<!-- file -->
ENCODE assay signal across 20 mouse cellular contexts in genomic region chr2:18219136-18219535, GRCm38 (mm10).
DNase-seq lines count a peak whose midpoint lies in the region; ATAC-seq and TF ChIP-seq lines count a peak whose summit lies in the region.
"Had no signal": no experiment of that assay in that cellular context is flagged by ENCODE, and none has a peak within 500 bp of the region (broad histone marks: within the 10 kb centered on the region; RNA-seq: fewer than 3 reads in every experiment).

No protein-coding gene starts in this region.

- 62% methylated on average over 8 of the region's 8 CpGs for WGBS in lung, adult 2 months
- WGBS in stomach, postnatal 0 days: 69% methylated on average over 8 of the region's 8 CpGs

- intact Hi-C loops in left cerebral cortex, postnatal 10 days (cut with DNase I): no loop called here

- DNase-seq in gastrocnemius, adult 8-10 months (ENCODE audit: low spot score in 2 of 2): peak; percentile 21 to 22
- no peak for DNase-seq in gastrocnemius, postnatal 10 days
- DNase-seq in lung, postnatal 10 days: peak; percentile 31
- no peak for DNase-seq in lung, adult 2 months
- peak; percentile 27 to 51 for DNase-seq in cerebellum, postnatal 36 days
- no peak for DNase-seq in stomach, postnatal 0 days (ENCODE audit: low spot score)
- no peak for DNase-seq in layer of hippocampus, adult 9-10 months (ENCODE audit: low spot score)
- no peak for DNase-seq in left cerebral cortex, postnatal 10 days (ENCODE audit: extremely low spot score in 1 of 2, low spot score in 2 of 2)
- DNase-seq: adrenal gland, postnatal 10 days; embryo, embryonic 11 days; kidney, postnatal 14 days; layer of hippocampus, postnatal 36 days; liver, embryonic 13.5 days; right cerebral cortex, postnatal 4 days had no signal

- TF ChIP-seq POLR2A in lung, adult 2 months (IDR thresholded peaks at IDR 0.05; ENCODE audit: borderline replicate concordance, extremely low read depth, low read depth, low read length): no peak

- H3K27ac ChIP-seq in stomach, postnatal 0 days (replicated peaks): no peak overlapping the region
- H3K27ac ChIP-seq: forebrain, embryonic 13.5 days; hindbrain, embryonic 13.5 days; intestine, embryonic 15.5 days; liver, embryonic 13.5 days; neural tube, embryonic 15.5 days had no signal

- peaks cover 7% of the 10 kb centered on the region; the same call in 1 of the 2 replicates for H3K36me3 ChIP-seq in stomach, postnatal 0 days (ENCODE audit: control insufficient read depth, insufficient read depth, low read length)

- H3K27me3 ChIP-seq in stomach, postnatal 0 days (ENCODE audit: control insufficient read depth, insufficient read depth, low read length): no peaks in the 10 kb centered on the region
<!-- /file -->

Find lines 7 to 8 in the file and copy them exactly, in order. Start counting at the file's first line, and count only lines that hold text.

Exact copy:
- intact Hi-C loops in left cerebral cortex, postnatal 10 days (cut with DNase I): no loop called here

- DNase-seq in gastrocnemius, adult 8-10 months (ENCODE audit: low spot score in 2 of 2): peak; percentile 21 to 22